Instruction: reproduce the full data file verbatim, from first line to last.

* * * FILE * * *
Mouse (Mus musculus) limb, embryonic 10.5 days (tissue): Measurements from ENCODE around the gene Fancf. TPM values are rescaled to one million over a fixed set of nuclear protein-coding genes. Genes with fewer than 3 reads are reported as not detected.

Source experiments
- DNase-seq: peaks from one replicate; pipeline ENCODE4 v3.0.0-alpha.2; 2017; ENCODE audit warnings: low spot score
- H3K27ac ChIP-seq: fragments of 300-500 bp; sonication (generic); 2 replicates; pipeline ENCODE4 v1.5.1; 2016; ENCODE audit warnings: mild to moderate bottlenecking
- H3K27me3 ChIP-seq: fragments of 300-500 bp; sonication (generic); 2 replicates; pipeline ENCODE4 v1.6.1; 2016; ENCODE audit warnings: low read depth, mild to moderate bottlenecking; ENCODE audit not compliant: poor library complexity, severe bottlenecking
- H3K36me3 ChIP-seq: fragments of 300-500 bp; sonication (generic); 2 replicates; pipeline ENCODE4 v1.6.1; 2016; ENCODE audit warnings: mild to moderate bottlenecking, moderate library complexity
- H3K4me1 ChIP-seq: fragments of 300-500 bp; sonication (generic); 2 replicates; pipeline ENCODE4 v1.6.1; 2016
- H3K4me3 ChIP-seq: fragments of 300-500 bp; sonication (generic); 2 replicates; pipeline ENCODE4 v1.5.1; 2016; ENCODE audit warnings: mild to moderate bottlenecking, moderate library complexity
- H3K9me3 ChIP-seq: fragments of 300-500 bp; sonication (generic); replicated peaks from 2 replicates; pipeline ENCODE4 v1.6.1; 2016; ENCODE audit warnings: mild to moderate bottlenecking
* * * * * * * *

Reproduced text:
Mouse (Mus musculus) limb, embryonic 10.5 days (tissue): Measurements from ENCODE around the gene Fancf. TPM values are rescaled to one million over a fixed set of nuclear protein-coding genes. Genes with fewer than 3 reads are reported as not detected.

Source experiments
- DNase-seq: peaks from one replicate; pipeline ENCODE4 v3.0.0-alpha.2; 2017; ENCODE audit warnings: low spot score
- H3K27ac ChIP-seq: fragments of 300-500 bp; sonication (generic); 2 replicates; pipeline ENCODE4 v1.5.1; 2016; ENCODE audit warnings: mild to moderate bottlenecking
- H3K27me3 ChIP-seq: fragments of 300-500 bp; sonication (generic); 2 replicates; pipeline ENCODE4 v1.6.1; 2016; ENCODE audit warnings: low read depth, mild to moderate bottlenecking; ENCODE audit not compliant: poor library complexity, severe bottlenecking
- H3K36me3 ChIP-seq: fragments of 300-500 bp; sonication (generic); 2 replicates; pipeline ENCODE4 v1.6.1; 2016; ENCODE audit warnings: mild to moderate bottlenecking, moderate library complexity
- H3K4me1 ChIP-seq: fragments of 300-500 bp; sonication (generic); 2 replicates; pipeline ENCODE4 v1.6.1; 2016
- H3K4me3 ChIP-seq: fragments of 300-500 bp; sonication (generic); 2 replicates; pipeline ENCODE4 v1.5.1; 2016; ENCODE audit warnings: mild to moderate bottlenecking, moderate library complexity
- H3K9me3 ChIP-seq: fragments of 300-500 bp; sonication (generic); replicated peaks from 2 replicates; pipeline ENCODE4 v1.6.1; 2016; ENCODE audit warnings: mild to moderate bottlenecking